How to become a Master

by Ruth Lauer-Manenti |
July, 2008
How to become a Master
Vita Raga Visayam Va Chittam

The color of a Saint’s mind tints the color of the devotee’s mind, when the saint’s mind is the object of concentration.

Patanjali's Yoga Sutras 1.37

In olden times, and up to the present, when artists wanted to learn how to paint, they started by copying the paintings of the masters who had come before them. Paintings are thought to be worth copying when all of the different elements are cohesive, belong together, support and enhance and balance each other, and create harmony and depth of feeling. In copying such great work of art, something of what makes that work of art work perfect is transmitted to the copier. An artist can study a painting by looking at it, reading about the artist’s life, and the time in which he/she lived, but those actions won’t reveal what is revealed through copying. It’s like an attunement between the two artists, the one who made the original and the one who copies, even if there are centuries in-between them. The connection is bigger than the two individuals. It is mysterious and awesome and holy and timeless. The artist, as originator and copier, contains everything. He or she can channel anything because they believe they can. Through faith, practice, discipline, effort and grace, and most importantly humility, the artist bows before the work he copies.

In olden times, and up to the present, when yogis wanted to reach enlightenment, they copied their teacher. They emulated what the teacher ate, how much they slept, when they meditated, what the nature of their thoughts were, how they showed kindness toward others, what holy books they read, what holy songs they sung, how equanimous they were in the midst of ups and downs, how saddened they were by the suffering of others, and how happy they were in the presence of the Lord.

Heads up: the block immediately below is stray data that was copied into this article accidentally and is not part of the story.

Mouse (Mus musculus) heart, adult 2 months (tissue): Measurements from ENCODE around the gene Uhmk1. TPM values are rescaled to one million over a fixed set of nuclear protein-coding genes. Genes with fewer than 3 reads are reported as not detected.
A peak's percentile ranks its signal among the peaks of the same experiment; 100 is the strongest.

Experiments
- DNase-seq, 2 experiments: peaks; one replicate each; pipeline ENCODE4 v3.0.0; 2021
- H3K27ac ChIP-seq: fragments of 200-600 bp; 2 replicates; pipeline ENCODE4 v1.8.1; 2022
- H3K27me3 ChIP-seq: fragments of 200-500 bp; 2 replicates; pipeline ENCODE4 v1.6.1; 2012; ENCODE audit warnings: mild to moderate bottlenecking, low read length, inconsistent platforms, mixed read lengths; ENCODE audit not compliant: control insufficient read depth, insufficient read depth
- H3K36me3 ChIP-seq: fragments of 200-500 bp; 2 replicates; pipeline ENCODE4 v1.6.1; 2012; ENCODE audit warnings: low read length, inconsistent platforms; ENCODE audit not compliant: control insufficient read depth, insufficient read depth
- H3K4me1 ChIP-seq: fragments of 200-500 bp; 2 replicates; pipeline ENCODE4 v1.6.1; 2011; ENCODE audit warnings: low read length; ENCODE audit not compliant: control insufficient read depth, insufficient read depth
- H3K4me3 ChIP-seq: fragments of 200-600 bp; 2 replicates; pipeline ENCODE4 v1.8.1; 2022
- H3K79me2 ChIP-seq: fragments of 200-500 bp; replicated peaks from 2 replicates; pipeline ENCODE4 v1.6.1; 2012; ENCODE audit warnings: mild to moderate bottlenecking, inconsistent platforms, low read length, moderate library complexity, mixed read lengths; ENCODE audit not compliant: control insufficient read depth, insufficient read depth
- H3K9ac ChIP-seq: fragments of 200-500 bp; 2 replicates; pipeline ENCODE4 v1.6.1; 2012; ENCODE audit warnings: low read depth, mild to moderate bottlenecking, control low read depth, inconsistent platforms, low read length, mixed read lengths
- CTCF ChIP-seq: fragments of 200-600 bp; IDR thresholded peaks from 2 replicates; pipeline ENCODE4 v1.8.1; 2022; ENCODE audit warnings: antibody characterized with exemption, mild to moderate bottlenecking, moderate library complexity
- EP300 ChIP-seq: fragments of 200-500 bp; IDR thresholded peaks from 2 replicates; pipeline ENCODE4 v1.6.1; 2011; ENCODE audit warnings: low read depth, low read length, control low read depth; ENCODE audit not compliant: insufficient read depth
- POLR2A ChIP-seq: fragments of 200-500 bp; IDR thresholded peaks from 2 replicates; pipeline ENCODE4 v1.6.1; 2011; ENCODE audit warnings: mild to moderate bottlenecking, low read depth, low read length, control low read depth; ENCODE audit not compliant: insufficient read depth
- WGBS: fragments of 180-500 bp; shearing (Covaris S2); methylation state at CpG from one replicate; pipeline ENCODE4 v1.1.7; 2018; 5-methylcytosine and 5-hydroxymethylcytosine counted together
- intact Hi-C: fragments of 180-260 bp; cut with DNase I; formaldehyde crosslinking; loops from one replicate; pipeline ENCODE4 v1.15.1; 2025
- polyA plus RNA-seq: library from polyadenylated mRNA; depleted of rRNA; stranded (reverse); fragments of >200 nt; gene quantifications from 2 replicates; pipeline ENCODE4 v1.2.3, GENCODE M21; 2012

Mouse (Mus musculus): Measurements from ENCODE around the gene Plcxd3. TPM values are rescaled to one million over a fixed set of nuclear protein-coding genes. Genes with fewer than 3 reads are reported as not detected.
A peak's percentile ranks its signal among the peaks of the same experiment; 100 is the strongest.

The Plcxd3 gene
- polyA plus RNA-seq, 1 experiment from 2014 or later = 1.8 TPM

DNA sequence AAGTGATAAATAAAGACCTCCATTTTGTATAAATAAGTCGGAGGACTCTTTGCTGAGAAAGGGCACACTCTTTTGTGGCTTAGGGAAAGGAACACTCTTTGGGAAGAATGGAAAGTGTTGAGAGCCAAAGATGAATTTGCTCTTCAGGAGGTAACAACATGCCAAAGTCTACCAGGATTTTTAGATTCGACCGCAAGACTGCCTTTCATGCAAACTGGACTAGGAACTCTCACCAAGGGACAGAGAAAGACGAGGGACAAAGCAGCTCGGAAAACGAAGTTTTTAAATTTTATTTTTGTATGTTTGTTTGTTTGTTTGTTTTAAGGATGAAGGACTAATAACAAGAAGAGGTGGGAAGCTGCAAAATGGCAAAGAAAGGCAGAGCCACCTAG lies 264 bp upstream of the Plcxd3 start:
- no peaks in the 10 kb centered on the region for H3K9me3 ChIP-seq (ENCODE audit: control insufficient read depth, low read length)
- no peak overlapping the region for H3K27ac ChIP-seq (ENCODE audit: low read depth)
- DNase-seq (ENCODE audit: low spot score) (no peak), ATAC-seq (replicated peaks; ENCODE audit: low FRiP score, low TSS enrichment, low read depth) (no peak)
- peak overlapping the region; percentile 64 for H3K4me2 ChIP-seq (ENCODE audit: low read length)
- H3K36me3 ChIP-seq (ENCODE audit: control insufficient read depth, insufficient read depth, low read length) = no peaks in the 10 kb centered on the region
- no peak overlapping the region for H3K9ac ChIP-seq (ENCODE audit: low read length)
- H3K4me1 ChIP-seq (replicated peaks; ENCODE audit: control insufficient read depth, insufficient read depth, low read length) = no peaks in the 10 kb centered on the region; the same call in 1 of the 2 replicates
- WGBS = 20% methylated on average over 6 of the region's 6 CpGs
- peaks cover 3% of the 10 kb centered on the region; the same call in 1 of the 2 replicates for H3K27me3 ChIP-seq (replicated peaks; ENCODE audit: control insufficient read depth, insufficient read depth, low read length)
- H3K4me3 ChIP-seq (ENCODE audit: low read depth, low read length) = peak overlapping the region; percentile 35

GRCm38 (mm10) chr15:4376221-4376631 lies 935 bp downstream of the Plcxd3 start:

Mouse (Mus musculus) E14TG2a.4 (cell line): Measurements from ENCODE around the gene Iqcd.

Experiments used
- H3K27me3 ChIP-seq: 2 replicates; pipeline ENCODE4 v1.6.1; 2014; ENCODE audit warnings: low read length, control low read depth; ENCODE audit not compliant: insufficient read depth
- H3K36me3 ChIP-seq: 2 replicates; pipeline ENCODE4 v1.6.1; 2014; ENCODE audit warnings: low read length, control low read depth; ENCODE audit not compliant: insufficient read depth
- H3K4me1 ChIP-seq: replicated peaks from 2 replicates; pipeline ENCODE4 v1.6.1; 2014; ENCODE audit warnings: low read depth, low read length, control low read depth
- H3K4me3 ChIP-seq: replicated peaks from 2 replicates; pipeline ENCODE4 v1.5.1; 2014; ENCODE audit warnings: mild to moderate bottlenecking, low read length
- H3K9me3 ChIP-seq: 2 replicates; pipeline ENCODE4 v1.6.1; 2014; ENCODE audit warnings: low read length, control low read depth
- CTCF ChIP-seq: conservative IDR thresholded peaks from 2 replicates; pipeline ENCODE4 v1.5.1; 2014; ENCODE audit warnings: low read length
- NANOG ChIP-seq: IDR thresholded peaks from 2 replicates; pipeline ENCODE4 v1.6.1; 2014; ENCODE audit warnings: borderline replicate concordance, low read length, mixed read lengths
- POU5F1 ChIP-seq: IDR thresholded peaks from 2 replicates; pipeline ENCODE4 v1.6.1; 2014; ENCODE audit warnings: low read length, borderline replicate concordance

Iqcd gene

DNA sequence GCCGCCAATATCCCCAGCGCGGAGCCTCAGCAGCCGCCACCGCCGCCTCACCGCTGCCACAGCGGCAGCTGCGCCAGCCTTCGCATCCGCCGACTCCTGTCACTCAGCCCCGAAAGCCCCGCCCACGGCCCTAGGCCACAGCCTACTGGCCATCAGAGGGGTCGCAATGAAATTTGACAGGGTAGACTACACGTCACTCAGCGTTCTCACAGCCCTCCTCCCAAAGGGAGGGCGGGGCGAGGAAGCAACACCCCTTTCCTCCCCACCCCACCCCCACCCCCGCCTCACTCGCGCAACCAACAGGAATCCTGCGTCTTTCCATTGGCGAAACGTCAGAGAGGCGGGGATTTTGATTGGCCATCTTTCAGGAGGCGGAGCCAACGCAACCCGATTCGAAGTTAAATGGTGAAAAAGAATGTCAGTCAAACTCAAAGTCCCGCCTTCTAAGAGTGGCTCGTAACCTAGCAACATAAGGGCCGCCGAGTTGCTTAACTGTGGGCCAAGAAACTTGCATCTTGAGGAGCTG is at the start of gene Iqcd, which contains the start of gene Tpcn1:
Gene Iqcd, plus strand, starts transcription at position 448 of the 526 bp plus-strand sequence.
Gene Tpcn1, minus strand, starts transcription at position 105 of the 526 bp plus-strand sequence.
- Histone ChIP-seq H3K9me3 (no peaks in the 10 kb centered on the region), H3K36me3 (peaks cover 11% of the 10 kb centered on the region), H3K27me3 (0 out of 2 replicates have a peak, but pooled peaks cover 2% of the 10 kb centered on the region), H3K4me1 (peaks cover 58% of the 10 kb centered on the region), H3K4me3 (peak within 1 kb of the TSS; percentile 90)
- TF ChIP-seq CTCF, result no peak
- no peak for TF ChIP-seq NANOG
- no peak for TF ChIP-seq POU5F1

The yogi noticed how the great teacher harmonized with nature and the animals, how the great teacher’s voice was so soothing, and how the great teacher’s eyes sparkled. And if the yogi copied the lifestyle of the great teacher with humility and sincerity and a desire to serve, and if the yogi had no selfish motive, or at least yearned not to have a selfish motive, worked hard not year to year, or week to week, but minute to minute not to have a selfish motive, gradually the yogi and the great teacher would become one.

Master Patanjali was one of the greatest yoga teachers, a master from olden times. He saw how to bring cohesion and harmony into the world. He knew how to channel the old masters all the way back to the oldest masters, and how to join hands with them. He knew how a human being could be useful in small ways and in big ways, practical ways and holy ways. In short, he knew how man could finally reach his potential, how the bud could flower, how man could become God.

Let us study the Yoga Sutras of Master Patanjali. Let us work with a playful spirit. Let us bow before Master Patanjali, and surely something substantial will sink in.